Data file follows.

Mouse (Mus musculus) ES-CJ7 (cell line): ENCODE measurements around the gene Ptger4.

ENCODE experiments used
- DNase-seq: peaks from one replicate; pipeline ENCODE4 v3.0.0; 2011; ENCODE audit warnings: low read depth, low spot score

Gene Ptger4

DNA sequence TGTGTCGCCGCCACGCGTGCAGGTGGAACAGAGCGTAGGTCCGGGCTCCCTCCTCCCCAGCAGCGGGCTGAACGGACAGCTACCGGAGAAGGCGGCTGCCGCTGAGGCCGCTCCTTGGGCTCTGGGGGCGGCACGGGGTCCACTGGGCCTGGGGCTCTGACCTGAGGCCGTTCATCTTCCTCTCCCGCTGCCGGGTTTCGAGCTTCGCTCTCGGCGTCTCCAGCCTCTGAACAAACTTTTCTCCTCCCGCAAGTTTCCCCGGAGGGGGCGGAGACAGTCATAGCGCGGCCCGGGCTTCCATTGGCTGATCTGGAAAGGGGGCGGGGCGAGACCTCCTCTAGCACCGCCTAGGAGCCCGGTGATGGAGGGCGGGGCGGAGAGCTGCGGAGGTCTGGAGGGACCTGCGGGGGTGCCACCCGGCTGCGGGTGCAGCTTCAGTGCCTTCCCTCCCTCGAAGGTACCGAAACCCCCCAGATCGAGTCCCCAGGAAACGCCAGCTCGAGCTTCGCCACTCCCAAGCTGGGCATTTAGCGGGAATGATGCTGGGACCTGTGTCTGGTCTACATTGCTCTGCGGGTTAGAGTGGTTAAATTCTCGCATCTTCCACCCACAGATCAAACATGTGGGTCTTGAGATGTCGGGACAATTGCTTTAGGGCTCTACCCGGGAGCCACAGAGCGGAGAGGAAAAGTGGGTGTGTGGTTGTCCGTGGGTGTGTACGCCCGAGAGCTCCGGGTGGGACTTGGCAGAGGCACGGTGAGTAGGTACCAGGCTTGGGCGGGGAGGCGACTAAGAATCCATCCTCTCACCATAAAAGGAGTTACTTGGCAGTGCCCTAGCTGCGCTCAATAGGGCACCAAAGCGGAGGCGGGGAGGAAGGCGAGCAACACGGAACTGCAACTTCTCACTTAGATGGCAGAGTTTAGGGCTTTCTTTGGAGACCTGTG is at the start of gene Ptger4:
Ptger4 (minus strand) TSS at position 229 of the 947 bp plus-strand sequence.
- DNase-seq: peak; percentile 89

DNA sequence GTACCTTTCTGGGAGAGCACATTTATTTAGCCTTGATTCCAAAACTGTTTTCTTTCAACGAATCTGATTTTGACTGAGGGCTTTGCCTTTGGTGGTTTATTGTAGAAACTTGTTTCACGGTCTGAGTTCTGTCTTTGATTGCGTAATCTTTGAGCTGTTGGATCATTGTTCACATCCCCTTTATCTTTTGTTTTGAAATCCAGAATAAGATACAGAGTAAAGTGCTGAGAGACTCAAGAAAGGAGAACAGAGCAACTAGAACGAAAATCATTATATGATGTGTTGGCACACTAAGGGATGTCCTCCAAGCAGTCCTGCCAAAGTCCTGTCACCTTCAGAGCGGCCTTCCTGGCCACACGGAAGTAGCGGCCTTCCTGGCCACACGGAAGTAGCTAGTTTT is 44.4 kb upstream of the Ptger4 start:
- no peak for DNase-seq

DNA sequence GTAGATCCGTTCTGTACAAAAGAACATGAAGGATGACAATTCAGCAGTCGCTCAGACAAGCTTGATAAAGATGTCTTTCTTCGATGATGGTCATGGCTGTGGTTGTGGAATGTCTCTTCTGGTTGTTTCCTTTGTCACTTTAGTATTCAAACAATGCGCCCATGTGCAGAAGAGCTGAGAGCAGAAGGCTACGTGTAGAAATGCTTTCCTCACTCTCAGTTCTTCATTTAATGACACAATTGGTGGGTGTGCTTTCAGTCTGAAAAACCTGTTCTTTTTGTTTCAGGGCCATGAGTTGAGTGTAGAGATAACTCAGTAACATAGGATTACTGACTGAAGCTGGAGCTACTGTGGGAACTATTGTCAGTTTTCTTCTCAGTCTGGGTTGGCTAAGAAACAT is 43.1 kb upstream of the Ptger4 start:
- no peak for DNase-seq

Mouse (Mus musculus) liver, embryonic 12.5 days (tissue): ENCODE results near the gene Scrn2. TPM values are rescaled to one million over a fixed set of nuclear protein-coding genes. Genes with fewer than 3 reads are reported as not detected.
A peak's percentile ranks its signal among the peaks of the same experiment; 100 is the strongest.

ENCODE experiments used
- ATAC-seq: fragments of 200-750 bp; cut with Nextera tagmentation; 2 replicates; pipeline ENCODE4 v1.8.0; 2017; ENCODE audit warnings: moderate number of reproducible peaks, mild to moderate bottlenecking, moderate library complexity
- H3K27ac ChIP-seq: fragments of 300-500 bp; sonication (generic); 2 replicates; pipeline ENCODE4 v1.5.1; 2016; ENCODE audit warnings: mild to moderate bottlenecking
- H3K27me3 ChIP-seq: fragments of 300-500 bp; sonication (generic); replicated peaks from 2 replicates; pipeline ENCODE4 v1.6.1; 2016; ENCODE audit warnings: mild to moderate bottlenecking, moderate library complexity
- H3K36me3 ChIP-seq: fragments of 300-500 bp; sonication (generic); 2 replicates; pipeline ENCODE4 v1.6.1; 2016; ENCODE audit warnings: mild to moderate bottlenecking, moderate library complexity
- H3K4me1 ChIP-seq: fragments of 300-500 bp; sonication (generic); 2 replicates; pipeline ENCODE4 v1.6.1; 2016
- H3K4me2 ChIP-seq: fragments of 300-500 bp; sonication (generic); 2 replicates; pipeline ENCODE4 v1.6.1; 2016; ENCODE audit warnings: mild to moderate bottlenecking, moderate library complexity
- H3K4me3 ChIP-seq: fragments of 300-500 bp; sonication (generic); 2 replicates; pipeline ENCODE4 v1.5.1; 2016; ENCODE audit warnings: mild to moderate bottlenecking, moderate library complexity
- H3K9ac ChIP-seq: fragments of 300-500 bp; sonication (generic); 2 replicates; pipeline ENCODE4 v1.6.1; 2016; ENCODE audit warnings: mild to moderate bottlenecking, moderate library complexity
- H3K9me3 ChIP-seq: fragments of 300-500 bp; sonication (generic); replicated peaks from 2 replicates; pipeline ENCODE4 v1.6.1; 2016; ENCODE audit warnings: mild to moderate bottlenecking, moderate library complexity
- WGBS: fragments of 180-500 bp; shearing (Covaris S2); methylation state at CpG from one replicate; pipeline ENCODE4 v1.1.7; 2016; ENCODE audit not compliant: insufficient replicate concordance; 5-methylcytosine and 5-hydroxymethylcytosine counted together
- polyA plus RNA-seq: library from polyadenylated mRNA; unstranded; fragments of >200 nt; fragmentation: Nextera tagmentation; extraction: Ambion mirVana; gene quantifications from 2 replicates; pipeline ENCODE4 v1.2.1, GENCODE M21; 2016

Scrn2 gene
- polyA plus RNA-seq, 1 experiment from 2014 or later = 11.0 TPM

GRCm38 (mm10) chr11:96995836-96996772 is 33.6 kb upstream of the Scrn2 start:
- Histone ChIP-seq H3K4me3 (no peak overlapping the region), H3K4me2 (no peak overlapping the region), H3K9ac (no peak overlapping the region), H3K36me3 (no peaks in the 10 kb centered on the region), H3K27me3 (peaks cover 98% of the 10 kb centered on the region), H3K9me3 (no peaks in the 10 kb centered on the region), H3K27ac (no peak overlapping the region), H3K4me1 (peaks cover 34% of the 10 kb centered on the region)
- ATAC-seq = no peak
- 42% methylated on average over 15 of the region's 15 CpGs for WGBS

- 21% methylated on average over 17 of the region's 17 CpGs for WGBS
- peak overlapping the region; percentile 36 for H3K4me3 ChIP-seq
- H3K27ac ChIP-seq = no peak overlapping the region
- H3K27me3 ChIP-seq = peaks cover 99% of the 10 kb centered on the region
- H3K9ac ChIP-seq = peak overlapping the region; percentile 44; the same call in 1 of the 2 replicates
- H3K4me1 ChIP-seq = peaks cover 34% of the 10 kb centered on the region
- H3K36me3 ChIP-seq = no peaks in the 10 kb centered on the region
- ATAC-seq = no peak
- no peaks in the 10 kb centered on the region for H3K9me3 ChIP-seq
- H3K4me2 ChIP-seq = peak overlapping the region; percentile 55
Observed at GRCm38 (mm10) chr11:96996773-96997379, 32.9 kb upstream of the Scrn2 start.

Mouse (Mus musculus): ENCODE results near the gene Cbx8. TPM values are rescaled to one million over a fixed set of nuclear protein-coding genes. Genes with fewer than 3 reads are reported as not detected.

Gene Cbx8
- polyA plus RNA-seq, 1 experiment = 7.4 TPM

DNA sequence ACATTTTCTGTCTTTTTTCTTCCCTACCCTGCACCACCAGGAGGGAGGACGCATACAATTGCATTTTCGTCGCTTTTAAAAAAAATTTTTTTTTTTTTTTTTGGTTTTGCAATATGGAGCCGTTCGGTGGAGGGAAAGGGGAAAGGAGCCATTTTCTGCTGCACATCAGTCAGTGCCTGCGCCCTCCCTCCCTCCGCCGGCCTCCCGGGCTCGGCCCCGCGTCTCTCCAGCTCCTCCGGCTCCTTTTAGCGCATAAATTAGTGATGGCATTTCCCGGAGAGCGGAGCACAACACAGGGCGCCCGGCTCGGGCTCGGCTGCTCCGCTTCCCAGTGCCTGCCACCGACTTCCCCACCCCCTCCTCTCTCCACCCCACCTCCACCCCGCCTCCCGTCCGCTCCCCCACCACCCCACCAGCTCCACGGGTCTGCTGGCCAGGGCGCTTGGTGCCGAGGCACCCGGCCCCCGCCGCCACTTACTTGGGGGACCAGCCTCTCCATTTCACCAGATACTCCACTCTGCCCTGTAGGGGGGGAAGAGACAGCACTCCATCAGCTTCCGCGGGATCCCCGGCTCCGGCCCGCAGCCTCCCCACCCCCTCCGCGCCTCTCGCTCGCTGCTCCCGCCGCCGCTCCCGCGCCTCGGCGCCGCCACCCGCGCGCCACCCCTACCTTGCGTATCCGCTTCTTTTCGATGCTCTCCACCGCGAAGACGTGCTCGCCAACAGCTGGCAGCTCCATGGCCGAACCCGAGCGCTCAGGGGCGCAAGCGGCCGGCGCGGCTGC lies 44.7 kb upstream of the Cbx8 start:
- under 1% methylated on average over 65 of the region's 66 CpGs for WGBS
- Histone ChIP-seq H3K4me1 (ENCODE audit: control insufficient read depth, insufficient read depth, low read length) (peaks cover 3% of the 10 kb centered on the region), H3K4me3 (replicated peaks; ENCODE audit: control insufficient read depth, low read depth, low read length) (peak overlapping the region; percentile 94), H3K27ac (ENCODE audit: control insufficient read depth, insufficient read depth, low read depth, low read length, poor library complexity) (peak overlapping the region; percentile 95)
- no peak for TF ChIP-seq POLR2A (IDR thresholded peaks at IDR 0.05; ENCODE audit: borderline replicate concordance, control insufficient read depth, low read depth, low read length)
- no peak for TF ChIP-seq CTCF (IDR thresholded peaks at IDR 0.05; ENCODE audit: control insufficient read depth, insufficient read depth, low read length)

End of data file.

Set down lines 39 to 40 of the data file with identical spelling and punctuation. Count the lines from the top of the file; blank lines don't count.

- ATAC-seq = no peak
- no peaks in the 10 kb centered on the region for H3K9me3 ChIP-seq